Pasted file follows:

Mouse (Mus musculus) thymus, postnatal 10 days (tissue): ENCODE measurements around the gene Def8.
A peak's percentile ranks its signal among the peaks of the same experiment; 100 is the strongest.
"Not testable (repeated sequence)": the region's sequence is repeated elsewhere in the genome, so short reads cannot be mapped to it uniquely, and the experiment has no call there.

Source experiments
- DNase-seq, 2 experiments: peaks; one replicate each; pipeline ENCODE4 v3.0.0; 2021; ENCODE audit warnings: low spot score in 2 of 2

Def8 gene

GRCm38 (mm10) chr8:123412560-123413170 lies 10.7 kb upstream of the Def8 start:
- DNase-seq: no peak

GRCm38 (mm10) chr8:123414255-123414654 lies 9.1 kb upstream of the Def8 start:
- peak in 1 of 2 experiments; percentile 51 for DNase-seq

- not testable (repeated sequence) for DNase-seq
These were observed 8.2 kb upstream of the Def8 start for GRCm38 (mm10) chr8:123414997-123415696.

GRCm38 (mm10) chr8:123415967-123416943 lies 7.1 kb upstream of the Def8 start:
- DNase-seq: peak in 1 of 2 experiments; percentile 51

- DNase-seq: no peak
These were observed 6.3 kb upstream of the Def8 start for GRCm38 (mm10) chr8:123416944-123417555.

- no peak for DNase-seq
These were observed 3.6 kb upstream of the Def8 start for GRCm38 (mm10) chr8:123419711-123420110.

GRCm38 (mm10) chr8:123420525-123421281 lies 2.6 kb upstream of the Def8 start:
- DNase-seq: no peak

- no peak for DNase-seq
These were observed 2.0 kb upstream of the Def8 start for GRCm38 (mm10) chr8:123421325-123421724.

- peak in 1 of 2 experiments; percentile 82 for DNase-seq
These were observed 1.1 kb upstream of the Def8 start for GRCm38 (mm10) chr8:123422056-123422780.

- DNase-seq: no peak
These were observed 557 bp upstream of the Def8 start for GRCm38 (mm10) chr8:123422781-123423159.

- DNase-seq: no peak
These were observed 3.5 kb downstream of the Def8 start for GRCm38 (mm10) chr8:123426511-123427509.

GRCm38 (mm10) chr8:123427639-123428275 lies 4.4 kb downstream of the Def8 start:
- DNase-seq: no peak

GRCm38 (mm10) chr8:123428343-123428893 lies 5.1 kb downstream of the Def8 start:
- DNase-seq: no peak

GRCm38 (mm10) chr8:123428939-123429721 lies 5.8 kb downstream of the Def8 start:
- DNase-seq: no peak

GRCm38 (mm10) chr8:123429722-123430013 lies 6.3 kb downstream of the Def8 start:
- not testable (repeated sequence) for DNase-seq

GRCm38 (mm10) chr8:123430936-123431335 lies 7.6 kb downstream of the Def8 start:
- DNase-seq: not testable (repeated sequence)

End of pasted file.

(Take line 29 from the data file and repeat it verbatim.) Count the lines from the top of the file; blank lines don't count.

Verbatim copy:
GRCm38 (mm10) chr8:123427639-123428275 lies 4.4 kb downstream of the Def8 start: